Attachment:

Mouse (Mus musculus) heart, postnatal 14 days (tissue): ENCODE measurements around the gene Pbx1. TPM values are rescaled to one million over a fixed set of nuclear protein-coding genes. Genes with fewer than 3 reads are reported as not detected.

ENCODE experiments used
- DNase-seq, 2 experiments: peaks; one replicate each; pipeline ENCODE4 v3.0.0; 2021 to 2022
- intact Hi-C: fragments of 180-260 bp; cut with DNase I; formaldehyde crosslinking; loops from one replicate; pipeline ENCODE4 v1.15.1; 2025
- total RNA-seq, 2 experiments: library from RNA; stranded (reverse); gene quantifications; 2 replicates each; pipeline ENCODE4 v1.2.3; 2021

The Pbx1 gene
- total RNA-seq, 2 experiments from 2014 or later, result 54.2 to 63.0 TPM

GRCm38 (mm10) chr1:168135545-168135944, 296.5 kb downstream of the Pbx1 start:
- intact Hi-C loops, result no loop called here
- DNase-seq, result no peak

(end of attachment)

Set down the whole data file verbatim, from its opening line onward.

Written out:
Mouse (Mus musculus) heart, postnatal 14 days (tissue): ENCODE measurements around the gene Pbx1. TPM values are rescaled to one million over a fixed set of nuclear protein-coding genes. Genes with fewer than 3 reads are reported as not detected.

ENCODE experiments used
- DNase-seq, 2 experiments: peaks; one replicate each; pipeline ENCODE4 v3.0.0; 2021 to 2022
- intact Hi-C: fragments of 180-260 bp; cut with DNase I; formaldehyde crosslinking; loops from one replicate; pipeline ENCODE4 v1.15.1; 2025
- total RNA-seq, 2 experiments: library from RNA; stranded (reverse); gene quantifications; 2 replicates each; pipeline ENCODE4 v1.2.3; 2021

The Pbx1 gene
- total RNA-seq, 2 experiments from 2014 or later, result 54.2 to 63.0 TPM

GRCm38 (mm10) chr1:168135545-168135944, 296.5 kb downstream of the Pbx1 start:
- intact Hi-C loops, result no loop called here
- DNase-seq, result no peak